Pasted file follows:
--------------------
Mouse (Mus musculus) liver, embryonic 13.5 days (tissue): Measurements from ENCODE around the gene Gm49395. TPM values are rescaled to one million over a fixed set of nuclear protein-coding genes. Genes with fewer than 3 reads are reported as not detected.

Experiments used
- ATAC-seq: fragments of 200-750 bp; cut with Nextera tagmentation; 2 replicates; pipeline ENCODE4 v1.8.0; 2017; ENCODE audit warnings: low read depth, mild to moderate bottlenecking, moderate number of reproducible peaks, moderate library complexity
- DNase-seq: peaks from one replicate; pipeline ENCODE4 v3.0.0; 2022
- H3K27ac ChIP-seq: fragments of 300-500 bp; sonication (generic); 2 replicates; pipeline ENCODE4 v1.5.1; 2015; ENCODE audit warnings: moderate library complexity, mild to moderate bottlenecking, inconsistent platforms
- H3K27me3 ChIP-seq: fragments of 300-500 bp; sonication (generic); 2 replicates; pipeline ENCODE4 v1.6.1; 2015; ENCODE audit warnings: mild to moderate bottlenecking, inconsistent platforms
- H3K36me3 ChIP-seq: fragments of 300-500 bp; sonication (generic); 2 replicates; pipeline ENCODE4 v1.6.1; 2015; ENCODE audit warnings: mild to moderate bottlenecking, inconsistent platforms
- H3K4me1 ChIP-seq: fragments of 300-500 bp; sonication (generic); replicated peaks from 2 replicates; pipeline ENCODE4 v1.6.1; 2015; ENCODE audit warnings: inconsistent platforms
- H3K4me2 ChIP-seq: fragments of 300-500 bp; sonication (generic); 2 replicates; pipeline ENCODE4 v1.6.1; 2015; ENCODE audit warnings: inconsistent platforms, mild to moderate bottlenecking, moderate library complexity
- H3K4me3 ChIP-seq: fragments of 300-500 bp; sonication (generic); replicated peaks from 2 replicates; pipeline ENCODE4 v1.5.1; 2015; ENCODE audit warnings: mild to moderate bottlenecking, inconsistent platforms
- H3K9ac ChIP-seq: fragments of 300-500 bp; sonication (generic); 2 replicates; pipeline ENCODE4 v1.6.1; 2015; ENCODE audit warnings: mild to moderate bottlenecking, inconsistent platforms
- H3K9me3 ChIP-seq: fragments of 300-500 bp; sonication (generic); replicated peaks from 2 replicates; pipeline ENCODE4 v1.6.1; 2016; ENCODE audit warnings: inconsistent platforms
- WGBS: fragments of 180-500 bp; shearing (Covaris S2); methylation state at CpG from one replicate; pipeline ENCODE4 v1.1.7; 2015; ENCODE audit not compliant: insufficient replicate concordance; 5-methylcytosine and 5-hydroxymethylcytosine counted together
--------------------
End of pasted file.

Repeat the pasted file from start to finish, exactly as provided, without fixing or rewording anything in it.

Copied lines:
Mouse (Mus musculus) liver, embryonic 13.5 days (tissue): Measurements from ENCODE around the gene Gm49395. TPM values are rescaled to one million over a fixed set of nuclear protein-coding genes. Genes with fewer than 3 reads are reported as not detected.

Experiments used
- ATAC-seq: fragments of 200-750 bp; cut with Nextera tagmentation; 2 replicates; pipeline ENCODE4 v1.8.0; 2017; ENCODE audit warnings: low read depth, mild to moderate bottlenecking, moderate number of reproducible peaks, moderate library complexity
- DNase-seq: peaks from one replicate; pipeline ENCODE4 v3.0.0; 2022
- H3K27ac ChIP-seq: fragments of 300-500 bp; sonication (generic); 2 replicates; pipeline ENCODE4 v1.5.1; 2015; ENCODE audit warnings: moderate library complexity, mild to moderate bottlenecking, inconsistent platforms
- H3K27me3 ChIP-seq: fragments of 300-500 bp; sonication (generic); 2 replicates; pipeline ENCODE4 v1.6.1; 2015; ENCODE audit warnings: mild to moderate bottlenecking, inconsistent platforms
- H3K36me3 ChIP-seq: fragments of 300-500 bp; sonication (generic); 2 replicates; pipeline ENCODE4 v1.6.1; 2015; ENCODE audit warnings: mild to moderate bottlenecking, inconsistent platforms
- H3K4me1 ChIP-seq: fragments of 300-500 bp; sonication (generic); replicated peaks from 2 replicates; pipeline ENCODE4 v1.6.1; 2015; ENCODE audit warnings: inconsistent platforms
- H3K4me2 ChIP-seq: fragments of 300-500 bp; sonication (generic); 2 replicates; pipeline ENCODE4 v1.6.1; 2015; ENCODE audit warnings: inconsistent platforms, mild to moderate bottlenecking, moderate library complexity
- H3K4me3 ChIP-seq: fragments of 300-500 bp; sonication (generic); replicated peaks from 2 replicates; pipeline ENCODE4 v1.5.1; 2015; ENCODE audit warnings: mild to moderate bottlenecking, inconsistent platforms
- H3K9ac ChIP-seq: fragments of 300-500 bp; sonication (generic); 2 replicates; pipeline ENCODE4 v1.6.1; 2015; ENCODE audit warnings: mild to moderate bottlenecking, inconsistent platforms
- H3K9me3 ChIP-seq: fragments of 300-500 bp; sonication (generic); replicated peaks from 2 replicates; pipeline ENCODE4 v1.6.1; 2016; ENCODE audit warnings: inconsistent platforms
- WGBS: fragments of 180-500 bp; shearing (Covaris S2); methylation state at CpG from one replicate; pipeline ENCODE4 v1.1.7; 2015; ENCODE audit not compliant: insufficient replicate concordance; 5-methylcytosine and 5-hydroxymethylcytosine counted together